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Two hospital workers showing signs of deadly MERS virus in Florida

Published time: May 13, 2014 16:35
The Middle East respiratory syndrome (MERS) coronavirus is seen in an undated transmission electron micrograph from the National Institute for Allergy and Infectious Diseases (NIAID) (Reuters / National Institute for Allergy and Infectious Diseases)

The Middle East respiratory syndrome (MERS) coronavirus is seen in an undated transmission electron micrograph from the National Institute for Allergy and Infectious Diseases (NIAID) (Reuters / National Institute for Allergy and Infectious Diseases)

More cases of the deadly Middle East Respiratory Virus, or MERS, may be surfacing in the state of Florida, with two health workers now reportedly showing symptoms as of early Tuesday.

Reuters reported on Tuesday that two staffers at an Orlando, Florida hospital who were exposed to a MERS patient earlier this week have started showing symptoms, and that one of the two workers has been hospitalized as a result.

According to Reuters, officials at the Dr. P. Phillips Hospital now say that the workers were exposed to the disease when they were recently in the proximity of a patient who had contracted MERS but had not yet been diagnosed. As RT reported earlier this week, that patient was hospitalized in isolation in the Sunshine State after flying from Saudi Arabia to London, then to Boston, Atlanta and Orlando.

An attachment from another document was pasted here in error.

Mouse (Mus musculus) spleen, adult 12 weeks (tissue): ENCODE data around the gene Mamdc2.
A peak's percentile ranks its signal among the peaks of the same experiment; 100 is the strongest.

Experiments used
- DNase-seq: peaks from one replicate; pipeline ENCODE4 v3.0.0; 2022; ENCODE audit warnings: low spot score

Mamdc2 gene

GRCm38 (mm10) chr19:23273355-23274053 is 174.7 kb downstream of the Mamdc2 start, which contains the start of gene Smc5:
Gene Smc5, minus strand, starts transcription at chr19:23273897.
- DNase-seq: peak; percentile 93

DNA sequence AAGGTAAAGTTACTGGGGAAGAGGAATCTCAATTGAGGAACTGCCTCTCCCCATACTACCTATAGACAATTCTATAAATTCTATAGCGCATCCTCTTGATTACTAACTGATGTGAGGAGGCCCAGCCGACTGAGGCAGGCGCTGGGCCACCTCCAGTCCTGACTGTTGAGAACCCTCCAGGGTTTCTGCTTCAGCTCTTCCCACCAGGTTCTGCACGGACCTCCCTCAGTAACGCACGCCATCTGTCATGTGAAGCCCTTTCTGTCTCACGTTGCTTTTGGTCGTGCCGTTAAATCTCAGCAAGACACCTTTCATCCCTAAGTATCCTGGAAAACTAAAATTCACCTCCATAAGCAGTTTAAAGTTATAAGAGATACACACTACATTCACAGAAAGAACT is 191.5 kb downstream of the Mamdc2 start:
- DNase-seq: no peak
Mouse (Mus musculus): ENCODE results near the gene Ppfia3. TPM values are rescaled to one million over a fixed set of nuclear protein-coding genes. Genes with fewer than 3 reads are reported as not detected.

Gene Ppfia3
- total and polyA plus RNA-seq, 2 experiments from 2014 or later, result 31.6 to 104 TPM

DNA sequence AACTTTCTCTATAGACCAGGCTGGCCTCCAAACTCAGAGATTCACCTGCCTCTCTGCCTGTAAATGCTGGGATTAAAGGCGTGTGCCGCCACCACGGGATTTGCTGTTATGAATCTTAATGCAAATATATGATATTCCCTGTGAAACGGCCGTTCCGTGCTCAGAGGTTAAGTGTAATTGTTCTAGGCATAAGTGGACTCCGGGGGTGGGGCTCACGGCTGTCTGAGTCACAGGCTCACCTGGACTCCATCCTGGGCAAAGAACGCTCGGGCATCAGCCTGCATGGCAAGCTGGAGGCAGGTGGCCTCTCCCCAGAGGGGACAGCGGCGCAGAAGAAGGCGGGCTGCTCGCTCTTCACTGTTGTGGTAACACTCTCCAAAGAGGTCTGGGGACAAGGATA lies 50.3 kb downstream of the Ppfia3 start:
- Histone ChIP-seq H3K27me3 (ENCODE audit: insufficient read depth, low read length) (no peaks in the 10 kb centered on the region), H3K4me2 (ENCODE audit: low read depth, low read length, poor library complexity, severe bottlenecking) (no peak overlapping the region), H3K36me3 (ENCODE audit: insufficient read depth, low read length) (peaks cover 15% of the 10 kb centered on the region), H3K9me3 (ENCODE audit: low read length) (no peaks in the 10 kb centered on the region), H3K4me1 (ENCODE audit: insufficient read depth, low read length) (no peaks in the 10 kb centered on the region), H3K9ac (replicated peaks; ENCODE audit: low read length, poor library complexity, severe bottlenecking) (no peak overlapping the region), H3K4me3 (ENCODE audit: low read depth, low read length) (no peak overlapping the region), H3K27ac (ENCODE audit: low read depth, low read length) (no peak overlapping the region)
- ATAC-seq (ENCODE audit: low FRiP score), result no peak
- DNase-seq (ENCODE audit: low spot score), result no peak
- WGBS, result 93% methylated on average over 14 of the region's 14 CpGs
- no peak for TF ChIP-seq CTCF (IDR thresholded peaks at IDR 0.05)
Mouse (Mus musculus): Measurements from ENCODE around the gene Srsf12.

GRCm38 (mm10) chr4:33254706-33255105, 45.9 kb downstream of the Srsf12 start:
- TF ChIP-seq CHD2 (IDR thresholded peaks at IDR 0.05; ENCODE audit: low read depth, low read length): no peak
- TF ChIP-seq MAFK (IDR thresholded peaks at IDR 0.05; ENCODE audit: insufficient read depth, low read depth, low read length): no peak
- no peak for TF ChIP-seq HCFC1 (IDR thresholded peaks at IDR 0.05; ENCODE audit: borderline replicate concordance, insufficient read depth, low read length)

One of the two workers at that Orlando facility has been admitted, Reuters reported, and the second is being isolated at home while observers monitor the development of any possible further symptoms.

On Monday this week, RT reported that the Florida patient eventually diagnosed with MERS was only the second person in the United States to show signs of the disease after a person in Indiana contracted the virus earlier this month. The hospital worker now being treated for MERS would be the third person in the US in under a month to become infected, and a fourth may soon be added to that list as well pending the outcome of the other staffer that’s now in isolation.

Last month, the World health Organization warned that that cases of MERS could increase with warm weather, and that upwards of 75 percent of reported MERS cases are secondary — or acquired from another sick person.

Late Monday, the director of the US Centers for Disease Control and Prevention told reporters during a conference call that the risk of MERS to the general public is believed to be extremely low, according to the Washington Post. Nevertheless, the CDC said they are working to contact more than 500 people who were on the same domestic flights as the man who was admitted to Phillips Hospital after entering the US from the Middle East.

The first patient in the US to contact MERS—the Indiana patient—was released from the hospital last week after he began testing positive and his symptoms disappeared. He had been living and working in Saudi Arabia as well, RT reported on Monday.

According to the CDC, MERS is fatal in around 30 percent of known cases.

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